When building could get underway, lengthy customs delays delayed supplies and heavy equipment reaching contractors. In addition, the local market was overwhelmed by the demand for goods needed for the massive reconstruction effort. The challenge of delivering an emergency response in a city of 2.7 million people is no small task, particularly when poverty remains the single biggest issue facing most people.

Returning to Neighbourhoods

We face many challenges, but the formation of a new government last October has meant that agencies like Concern can get back working with the ministries responsible for recovery and development. Already we are seeing the potential of partnerships with the newly elected government. Our “Return to Neighbourhoods” programme, a holistic model of resettlement, was singled out as an example of best practice and has fed into the development of the national strategy to move displaced populations out of camps. The programme offers families a package of rental subsidies, cash grants to establish small businesses, and education vouchers to help get children back to school. Since the earthquake, Concern has reached a total of more than 235,000 people through its emergency and recovery programmes.

There is a lot of work still to be done. Nearly half of Haiti’s population has no access to clean water, and eight in every 10 don’t have basic sanitation facilities. To address these challenges, we are working closely with Haiti’s national water authority to implement a user-fee approach to water. We will continue to work ever more closely with local partners and increasingly with government ministries to implement planned, phased programs that will reduce the reliance of communities on our assistance. But rebuilding infrastructure and services to provide for 10 million Haitians will take time. It must be led by Haiti’s elected government, in consultation with the people and with support from the international community.

There has to be a change in the way that funding is distributed

For this level of coordination to succeed, a structural shift in the way that funding is distributed is required. Current short-term funding does not allow for comprehensive programming to address the root causes of poverty. To launch long-term agricultural or infrastructural programmes, multi-year development funding is required particularly now that emergency spending is being phased out and aid organisations are leaving due to lack of funds and donor fatigue.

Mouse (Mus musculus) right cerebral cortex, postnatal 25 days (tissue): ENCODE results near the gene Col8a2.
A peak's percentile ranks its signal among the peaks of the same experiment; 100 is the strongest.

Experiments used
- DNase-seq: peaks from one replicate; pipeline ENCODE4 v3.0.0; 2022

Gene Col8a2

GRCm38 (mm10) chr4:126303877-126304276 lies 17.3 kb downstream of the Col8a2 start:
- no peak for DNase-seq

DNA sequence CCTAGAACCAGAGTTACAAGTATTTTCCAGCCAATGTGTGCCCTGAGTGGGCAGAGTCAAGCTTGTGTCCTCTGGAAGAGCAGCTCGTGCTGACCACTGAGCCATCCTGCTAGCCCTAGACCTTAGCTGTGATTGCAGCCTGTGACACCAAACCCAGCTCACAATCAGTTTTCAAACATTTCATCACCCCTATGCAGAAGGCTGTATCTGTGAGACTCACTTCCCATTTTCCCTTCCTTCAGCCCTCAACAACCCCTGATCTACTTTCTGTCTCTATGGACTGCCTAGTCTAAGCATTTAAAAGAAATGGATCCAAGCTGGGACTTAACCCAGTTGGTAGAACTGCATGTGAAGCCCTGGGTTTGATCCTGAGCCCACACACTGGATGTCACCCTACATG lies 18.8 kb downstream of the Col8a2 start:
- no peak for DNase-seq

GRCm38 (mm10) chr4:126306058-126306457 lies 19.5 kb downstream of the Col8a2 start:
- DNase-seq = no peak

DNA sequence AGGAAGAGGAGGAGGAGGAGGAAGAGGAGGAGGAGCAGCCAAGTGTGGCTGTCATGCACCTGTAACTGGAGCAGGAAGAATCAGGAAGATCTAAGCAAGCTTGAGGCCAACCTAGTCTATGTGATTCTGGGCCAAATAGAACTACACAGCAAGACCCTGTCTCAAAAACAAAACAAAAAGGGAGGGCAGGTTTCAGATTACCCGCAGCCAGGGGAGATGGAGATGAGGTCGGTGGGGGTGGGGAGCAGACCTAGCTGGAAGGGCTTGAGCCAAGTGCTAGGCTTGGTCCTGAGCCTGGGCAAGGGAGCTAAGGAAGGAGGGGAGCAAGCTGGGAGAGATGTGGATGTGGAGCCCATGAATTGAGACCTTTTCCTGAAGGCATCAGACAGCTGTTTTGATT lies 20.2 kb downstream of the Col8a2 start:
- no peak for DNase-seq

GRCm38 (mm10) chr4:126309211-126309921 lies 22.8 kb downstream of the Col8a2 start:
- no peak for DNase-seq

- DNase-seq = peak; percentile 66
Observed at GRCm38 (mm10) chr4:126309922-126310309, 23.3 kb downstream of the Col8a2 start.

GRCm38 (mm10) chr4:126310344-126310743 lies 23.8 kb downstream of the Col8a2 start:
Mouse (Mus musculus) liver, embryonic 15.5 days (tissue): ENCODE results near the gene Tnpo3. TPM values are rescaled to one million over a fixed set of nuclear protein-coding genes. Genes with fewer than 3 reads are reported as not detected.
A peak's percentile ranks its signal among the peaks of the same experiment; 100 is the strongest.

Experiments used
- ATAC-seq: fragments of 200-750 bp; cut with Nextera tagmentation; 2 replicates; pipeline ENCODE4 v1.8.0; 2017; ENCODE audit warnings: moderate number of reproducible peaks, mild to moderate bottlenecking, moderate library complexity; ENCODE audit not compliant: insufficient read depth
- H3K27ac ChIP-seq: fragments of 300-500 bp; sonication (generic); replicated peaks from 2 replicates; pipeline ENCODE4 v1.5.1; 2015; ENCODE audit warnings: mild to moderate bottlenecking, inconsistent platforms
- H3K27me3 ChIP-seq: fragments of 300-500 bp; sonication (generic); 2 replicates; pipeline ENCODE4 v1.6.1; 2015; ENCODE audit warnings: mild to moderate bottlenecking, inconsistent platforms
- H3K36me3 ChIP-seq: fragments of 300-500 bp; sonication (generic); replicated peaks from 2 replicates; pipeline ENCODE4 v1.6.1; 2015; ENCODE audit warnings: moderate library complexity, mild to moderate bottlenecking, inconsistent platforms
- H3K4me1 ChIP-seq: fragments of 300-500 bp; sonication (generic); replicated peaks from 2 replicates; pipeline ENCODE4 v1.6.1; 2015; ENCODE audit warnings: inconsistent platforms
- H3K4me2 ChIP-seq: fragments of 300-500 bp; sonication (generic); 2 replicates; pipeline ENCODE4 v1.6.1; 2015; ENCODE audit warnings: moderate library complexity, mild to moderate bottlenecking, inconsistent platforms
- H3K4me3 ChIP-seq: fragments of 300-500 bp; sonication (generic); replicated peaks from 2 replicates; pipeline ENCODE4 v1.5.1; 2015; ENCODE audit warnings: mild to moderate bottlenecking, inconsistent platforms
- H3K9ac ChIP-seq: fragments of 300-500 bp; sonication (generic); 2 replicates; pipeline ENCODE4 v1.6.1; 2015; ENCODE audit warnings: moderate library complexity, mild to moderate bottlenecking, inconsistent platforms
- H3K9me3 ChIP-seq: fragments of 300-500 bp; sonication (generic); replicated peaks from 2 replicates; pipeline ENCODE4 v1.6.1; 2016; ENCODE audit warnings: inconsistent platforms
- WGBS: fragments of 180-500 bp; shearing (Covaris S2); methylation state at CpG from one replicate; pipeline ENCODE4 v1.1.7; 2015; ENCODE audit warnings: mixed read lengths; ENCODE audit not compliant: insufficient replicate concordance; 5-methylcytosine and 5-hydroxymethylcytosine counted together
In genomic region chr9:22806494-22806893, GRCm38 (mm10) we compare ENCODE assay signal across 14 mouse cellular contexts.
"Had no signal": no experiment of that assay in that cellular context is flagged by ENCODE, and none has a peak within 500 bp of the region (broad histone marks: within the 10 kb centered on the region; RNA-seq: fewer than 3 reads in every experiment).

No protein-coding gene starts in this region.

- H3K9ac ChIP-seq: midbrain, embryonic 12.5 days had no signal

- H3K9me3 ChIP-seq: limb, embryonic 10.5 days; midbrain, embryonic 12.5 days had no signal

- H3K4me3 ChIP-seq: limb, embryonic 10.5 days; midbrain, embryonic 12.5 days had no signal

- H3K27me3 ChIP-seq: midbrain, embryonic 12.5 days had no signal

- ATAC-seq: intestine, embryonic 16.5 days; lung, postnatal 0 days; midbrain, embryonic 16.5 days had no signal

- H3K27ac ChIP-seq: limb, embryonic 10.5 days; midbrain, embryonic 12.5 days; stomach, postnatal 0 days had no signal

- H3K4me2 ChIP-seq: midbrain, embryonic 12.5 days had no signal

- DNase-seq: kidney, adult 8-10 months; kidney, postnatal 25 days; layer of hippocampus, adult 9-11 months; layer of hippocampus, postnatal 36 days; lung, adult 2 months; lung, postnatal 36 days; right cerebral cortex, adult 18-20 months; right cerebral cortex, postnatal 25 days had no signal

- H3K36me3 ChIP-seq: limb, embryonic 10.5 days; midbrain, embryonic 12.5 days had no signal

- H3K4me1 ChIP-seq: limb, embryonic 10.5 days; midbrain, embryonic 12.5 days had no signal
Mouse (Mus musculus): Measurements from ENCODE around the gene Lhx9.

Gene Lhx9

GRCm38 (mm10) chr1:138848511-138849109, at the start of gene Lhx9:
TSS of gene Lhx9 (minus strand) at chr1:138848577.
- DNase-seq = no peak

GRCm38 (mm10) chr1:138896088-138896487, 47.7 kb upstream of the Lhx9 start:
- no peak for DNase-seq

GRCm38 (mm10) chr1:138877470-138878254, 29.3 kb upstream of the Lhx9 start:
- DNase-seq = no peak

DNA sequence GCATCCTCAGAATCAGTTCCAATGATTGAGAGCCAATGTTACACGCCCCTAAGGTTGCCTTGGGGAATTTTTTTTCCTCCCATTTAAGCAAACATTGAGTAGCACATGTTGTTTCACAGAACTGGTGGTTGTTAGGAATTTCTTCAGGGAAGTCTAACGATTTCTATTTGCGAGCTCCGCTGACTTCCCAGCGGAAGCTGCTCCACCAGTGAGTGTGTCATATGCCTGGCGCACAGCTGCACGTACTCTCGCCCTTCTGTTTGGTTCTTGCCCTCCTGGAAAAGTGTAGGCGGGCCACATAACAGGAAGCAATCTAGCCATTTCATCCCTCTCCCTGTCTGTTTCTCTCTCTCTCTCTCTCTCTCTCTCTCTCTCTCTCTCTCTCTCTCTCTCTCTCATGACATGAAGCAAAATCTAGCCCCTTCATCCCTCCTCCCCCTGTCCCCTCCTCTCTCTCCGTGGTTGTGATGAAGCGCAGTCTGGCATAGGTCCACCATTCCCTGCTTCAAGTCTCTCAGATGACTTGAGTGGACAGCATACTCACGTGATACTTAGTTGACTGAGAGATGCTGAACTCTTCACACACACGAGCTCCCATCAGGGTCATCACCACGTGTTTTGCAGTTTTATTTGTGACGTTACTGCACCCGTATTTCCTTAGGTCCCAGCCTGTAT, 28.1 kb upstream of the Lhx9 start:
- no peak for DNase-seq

Now is not the time to scale back— international governments that have pledged money must honour their promises and stay the course. Public-private partnerships have a huge role to play, as do partnerships with non-profits and community groups. In 2012, Irish-based organisation Haven will support Concern’s “Return to Neighbourhoods” project to repair homes damaged in the earthquake. In the past, we have worked with Digicel to launch emergency cash transfers via mobile phone. Going forward, we will continue to explore new opportunities with the private sector. Partnerships with farmers associations, community groups and other civil society organisations will all play a role in Haiti’s recovery.

The Haitian people have demonstrated extraordinary resilience. Ultimately, it is they who will chart the course for their country’s future. In the meantime, development organisations like Concern must continue to work closely with communities and our government counterparts to transfer the skills, resources and capacity required for Haiti’s phased recovery. We all share a responsibility to the Haitian people, a responsibility to match their vision of a future with programmes that will bring about sustainable change. There is strong evidence that by working in close collaboration with the government, local communities, and partners on the ground we can achieve that, but it requires the continued political and financial commitments of the international community.

Tom Arnold is the CEO of Concern. To read more about Concern’s response in Haiti, click here.